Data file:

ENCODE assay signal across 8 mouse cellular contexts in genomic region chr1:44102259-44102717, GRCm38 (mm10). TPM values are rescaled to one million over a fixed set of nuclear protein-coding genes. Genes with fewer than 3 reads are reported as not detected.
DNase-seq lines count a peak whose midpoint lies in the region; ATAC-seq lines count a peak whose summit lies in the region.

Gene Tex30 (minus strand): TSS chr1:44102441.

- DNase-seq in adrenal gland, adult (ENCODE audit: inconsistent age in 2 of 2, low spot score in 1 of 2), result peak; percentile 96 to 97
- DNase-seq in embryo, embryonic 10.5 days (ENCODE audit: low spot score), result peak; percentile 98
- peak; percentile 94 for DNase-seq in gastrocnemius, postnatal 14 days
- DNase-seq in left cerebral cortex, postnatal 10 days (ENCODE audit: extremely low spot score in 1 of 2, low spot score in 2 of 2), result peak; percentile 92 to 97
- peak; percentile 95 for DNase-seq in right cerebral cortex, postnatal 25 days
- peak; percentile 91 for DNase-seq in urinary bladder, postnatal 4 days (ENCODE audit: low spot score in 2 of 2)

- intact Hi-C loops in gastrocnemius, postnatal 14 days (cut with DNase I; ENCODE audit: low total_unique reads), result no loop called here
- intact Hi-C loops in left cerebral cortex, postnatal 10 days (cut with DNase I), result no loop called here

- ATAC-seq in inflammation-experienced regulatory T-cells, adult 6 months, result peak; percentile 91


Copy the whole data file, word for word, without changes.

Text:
ENCODE assay signal across 8 mouse cellular contexts in genomic region chr1:44102259-44102717, GRCm38 (mm10). TPM values are rescaled to one million over a fixed set of nuclear protein-coding genes. Genes with fewer than 3 reads are reported as not detected.
DNase-seq lines count a peak whose midpoint lies in the region; ATAC-seq lines count a peak whose summit lies in the region.

Gene Tex30 (minus strand): TSS chr1:44102441.

- DNase-seq in adrenal gland, adult (ENCODE audit: inconsistent age in 2 of 2, low spot score in 1 of 2), result peak; percentile 96 to 97
- DNase-seq in embryo, embryonic 10.5 days (ENCODE audit: low spot score), result peak; percentile 98
- peak; percentile 94 for DNase-seq in gastrocnemius, postnatal 14 days
- DNase-seq in left cerebral cortex, postnatal 10 days (ENCODE audit: extremely low spot score in 1 of 2, low spot score in 2 of 2), result peak; percentile 92 to 97
- peak; percentile 95 for DNase-seq in right cerebral cortex, postnatal 25 days
- peak; percentile 91 for DNase-seq in urinary bladder, postnatal 4 days (ENCODE audit: low spot score in 2 of 2)

- intact Hi-C loops in gastrocnemius, postnatal 14 days (cut with DNase I; ENCODE audit: low total_unique reads), result no loop called here
- intact Hi-C loops in left cerebral cortex, postnatal 10 days (cut with DNase I), result no loop called here

- ATAC-seq in inflammation-experienced regulatory T-cells, adult 6 months, result peak; percentile 91